Godzilla (1998): Emmerich’s Awful Movie

In 1998, “Godzilla,” Dean Devlin/Roland Emmerich eagerly anticipated version of the famous monster tale, was dismissed by most critics as a terrible picture. It was not even bad enough to be campy.

The movie was dedicated to Tomoyuki Tanaka (1910-1997), who produced the 1954 original and its many sequels.

Made to accommodate the MPAA Rating of PG-13, Godzilla was neither scary nor thrilling, not to mention its brief running time for a summer blockbuster, a result of a highly contrived plot and only few, simplistic ideas.

In that movie, Godzilla was conceived as a large lizard mutated after fallout from French (why French?) nuclear tests. It all begins with spotting of giant footsteps in the Panamanian forests, Tahitian villages, and Jamaican beaches.

In the Ukraine, biologist Dr. Niko Tatopoulos (Matthew Broderick), with the U.S. Nuclear Regulatory Commission, is examining the impact of radiation on Chernobyl earthworms. Colonel Hicks (Kevin Dunn) and a military team join Niko to check out giant claw marks on a freighter in the Pacific Ocean. They are also joined by paleontologists Elsie Chapman (Vicki Lewis) and Mendel Craven (Malcolm Danare). The blood and giant footprints indicate “some sort of enormous reptile.”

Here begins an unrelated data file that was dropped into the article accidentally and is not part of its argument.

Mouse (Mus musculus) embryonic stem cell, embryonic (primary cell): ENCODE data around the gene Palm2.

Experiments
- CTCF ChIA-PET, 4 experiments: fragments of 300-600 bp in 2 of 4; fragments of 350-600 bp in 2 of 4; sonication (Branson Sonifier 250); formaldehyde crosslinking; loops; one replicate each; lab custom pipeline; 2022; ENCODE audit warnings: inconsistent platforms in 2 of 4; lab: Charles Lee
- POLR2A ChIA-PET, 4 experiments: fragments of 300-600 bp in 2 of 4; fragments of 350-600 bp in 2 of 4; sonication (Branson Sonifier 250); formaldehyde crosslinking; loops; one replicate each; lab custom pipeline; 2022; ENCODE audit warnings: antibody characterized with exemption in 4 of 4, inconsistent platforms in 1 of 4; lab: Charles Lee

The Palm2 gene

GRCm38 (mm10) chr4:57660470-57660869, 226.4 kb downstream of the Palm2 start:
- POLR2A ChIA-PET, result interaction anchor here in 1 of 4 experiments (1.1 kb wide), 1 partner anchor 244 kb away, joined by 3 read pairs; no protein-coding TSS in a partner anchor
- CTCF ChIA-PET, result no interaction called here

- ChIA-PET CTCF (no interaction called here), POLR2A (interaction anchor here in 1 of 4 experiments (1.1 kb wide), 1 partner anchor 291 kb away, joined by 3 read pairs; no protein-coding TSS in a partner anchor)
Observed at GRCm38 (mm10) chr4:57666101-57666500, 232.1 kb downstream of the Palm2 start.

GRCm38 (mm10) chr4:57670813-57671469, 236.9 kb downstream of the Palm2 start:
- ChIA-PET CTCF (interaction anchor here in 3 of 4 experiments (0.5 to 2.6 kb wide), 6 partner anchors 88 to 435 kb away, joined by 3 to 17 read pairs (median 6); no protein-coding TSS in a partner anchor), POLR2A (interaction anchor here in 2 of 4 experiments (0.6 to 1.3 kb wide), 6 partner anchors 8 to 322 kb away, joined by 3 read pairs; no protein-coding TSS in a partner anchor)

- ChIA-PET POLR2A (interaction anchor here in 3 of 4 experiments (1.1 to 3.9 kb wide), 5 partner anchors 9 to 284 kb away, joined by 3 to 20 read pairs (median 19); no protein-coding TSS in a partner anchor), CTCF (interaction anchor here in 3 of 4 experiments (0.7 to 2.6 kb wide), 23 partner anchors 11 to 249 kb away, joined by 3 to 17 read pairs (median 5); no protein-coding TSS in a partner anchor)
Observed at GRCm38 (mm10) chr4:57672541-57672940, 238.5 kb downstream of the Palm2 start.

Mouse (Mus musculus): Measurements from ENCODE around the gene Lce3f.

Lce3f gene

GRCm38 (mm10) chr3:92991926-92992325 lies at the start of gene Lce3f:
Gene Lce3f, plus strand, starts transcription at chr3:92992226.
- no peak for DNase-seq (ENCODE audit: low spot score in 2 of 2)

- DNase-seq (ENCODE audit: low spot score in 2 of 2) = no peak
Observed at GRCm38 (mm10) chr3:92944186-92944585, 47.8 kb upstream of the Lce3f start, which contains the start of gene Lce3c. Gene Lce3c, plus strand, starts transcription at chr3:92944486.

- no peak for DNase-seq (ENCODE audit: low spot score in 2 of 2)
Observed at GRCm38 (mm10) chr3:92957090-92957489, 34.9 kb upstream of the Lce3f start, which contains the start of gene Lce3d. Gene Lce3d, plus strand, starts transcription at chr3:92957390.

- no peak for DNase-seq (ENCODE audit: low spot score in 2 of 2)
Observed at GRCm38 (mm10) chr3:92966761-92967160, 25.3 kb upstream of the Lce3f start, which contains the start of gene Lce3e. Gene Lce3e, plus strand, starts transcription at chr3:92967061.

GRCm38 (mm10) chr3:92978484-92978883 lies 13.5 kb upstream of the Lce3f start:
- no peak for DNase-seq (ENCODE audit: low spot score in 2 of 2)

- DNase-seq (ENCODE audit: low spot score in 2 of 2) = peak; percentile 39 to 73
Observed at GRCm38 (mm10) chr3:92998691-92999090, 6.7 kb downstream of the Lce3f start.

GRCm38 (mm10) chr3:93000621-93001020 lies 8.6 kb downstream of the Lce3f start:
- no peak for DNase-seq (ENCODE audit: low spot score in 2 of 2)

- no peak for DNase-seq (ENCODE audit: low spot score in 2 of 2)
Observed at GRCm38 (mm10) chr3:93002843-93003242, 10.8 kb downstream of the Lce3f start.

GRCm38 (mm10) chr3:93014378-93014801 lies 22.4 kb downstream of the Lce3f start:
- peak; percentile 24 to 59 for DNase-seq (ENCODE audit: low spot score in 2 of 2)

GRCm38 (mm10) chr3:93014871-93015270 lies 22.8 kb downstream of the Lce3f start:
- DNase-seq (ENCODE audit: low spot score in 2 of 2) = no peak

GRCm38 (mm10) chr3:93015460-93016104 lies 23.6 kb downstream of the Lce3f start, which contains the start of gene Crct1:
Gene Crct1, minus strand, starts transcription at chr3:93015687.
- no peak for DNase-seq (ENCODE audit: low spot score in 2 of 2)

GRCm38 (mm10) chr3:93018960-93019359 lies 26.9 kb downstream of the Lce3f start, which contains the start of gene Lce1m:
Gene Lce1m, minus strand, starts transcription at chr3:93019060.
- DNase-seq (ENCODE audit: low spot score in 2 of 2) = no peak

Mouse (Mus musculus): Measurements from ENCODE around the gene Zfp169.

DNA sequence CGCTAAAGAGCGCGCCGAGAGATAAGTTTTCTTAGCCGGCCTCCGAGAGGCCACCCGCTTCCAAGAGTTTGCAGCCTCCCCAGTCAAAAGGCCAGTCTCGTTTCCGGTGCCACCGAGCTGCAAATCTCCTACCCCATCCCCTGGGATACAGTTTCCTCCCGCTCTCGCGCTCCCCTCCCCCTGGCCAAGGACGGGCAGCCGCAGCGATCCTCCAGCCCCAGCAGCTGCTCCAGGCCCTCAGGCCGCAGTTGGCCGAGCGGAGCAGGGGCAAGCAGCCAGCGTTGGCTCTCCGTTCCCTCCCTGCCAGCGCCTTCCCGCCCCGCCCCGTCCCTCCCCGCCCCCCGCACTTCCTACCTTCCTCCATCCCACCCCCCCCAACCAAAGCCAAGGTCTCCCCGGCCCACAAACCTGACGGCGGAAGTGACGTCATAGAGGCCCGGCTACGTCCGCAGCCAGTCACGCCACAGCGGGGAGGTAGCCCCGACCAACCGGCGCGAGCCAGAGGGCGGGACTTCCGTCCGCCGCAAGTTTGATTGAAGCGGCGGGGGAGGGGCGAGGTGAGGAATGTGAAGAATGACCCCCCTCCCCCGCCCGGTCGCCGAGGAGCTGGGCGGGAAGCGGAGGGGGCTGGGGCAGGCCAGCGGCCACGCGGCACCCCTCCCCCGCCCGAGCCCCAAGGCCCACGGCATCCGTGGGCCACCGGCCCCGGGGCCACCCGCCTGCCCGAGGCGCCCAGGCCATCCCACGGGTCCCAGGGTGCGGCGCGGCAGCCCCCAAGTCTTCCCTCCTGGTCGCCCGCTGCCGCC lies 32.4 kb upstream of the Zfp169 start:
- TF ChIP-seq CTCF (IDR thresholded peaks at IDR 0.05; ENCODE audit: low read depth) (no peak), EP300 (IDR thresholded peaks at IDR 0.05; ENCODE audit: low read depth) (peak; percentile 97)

The French secret agent Philippe Roache talks to the freighter’s only survivor, who keeps repeating, “Gojira…Gojira.” Then, when Tatopoulos arrives in Manhattan’s Fulton Fish Market, Godzilla surfaces, moving on to the financial district where Mayor Ebert (Michael Lerner) happens to give a lecture.

The ambitious Audrey Timmonds (Maria Pitillo), who works for TV news anchor Charles Caiman (Harry Shearer), is Niko’s former girlfriend, and she uses her past for professional advantages. As the wave of destruction continues, Niko and Roache track the creature through the evacuated city and discover Godzilla’s eggs about to hatch in Madison Square Garden. They are followed by Audrey and TV cameraman Victor “Animal” Palotti (Hank Azaria). A series of contrived events leads to a final showdown.

Credits

Released by Sony Pictures
Directed By: Roland Emmerich
Written By: Dean Devlin
Date: May 20, 1998